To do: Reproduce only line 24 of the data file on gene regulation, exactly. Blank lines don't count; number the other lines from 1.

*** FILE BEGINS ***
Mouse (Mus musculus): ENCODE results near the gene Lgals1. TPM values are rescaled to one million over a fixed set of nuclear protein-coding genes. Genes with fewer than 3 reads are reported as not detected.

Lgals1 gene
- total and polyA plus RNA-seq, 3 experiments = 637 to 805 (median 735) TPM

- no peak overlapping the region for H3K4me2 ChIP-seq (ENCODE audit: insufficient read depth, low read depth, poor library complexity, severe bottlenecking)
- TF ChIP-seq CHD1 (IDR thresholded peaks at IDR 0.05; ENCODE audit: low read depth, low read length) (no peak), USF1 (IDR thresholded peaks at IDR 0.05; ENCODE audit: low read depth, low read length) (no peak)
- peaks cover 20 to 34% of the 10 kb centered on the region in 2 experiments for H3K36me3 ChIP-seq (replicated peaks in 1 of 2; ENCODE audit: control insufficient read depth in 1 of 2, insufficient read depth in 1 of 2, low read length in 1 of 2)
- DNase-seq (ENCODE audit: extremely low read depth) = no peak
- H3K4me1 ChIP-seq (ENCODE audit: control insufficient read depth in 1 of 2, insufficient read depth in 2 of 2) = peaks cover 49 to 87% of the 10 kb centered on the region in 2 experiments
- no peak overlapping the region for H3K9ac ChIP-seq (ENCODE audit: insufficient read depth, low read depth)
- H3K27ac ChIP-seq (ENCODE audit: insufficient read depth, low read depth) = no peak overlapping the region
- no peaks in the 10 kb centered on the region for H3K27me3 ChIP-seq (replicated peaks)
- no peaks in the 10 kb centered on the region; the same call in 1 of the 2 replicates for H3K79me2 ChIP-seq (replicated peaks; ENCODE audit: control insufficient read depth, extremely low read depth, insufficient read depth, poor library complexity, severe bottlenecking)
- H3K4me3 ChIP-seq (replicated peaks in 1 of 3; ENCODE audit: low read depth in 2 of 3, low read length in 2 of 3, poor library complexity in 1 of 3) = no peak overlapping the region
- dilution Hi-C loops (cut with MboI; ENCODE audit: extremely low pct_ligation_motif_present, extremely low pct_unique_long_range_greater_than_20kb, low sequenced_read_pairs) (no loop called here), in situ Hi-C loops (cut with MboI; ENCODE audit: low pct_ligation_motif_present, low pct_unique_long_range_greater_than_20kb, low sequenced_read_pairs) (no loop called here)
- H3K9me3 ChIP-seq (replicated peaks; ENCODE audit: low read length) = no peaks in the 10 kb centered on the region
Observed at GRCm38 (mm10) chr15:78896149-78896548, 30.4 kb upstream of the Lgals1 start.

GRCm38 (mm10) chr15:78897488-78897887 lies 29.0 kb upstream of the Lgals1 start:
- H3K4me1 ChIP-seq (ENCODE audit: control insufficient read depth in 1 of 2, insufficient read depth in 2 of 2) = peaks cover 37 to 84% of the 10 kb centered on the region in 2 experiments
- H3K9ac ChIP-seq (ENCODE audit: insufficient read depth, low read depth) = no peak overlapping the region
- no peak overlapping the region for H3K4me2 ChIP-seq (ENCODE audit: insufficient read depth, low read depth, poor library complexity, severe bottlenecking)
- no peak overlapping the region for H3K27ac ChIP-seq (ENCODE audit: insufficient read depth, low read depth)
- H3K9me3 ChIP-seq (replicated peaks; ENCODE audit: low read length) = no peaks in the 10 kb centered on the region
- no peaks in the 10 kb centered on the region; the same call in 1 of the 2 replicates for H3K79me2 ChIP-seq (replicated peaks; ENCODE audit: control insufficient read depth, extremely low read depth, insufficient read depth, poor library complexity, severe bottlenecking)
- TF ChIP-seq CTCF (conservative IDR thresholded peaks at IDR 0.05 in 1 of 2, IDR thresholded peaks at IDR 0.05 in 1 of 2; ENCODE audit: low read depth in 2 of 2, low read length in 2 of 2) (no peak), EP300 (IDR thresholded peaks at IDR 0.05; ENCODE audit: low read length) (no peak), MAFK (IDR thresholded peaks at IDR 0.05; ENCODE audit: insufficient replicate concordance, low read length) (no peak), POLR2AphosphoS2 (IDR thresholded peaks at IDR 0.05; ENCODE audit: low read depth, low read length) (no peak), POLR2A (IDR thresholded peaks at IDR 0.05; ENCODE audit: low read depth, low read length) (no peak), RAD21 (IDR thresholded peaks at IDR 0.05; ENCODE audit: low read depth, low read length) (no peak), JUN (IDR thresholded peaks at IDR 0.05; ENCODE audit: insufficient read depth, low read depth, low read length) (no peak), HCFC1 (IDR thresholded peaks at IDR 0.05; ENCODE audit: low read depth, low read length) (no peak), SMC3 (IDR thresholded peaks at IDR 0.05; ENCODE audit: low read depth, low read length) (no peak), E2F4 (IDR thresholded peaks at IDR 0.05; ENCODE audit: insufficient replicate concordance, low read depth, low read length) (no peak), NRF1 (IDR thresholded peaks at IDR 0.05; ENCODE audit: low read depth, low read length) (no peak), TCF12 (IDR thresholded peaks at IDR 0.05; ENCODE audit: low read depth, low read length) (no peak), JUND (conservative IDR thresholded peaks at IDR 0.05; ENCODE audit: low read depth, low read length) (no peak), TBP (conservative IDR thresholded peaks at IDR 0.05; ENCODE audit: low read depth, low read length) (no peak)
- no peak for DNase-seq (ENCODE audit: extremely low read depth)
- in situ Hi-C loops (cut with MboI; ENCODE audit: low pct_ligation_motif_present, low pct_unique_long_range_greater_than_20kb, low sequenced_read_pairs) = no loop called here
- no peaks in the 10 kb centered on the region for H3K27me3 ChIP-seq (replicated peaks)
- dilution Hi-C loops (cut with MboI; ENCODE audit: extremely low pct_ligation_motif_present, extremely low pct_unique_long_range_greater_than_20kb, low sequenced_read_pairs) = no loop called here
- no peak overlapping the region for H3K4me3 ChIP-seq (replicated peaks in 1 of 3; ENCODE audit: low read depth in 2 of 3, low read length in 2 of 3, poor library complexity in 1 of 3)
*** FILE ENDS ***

- TF ChIP-seq CTCF (conservative IDR thresholded peaks at IDR 0.05 in 1 of 2, IDR thresholded peaks at IDR 0.05 in 1 of 2; ENCODE audit: low read depth in 2 of 2, low read length in 2 of 2) (no peak), EP300 (IDR thresholded peaks at IDR 0.05; ENCODE audit: low read length) (no peak), MAFK (IDR thresholded peaks at IDR 0.05; ENCODE audit: insufficient replicate concordance, low read length) (no peak), POLR2AphosphoS2 (IDR thresholded peaks at IDR 0.05; ENCODE audit: low read depth, low read length) (no peak), POLR2A (IDR thresholded peaks at IDR 0.05; ENCODE audit: low read depth, low read length) (no peak), RAD21 (IDR thresholded peaks at IDR 0.05; ENCODE audit: low read depth, low read length) (no peak), JUN (IDR thresholded peaks at IDR 0.05; ENCODE audit: insufficient read depth, low read depth, low read length) (no peak), HCFC1 (IDR thresholded peaks at IDR 0.05; ENCODE audit: low read depth, low read length) (no peak), SMC3 (IDR thresholded peaks at IDR 0.05; ENCODE audit: low read depth, low read length) (no peak), E2F4 (IDR thresholded peaks at IDR 0.05; ENCODE audit: insufficient replicate concordance, low read depth, low read length) (no peak), NRF1 (IDR thresholded peaks at IDR 0.05; ENCODE audit: low read depth, low read length) (no peak), TCF12 (IDR thresholded peaks at IDR 0.05; ENCODE audit: low read depth, low read length) (no peak), JUND (conservative IDR thresholded peaks at IDR 0.05; ENCODE audit: low read depth, low read length) (no peak), TBP (conservative IDR thresholded peaks at IDR 0.05; ENCODE audit: low read depth, low read length) (no peak)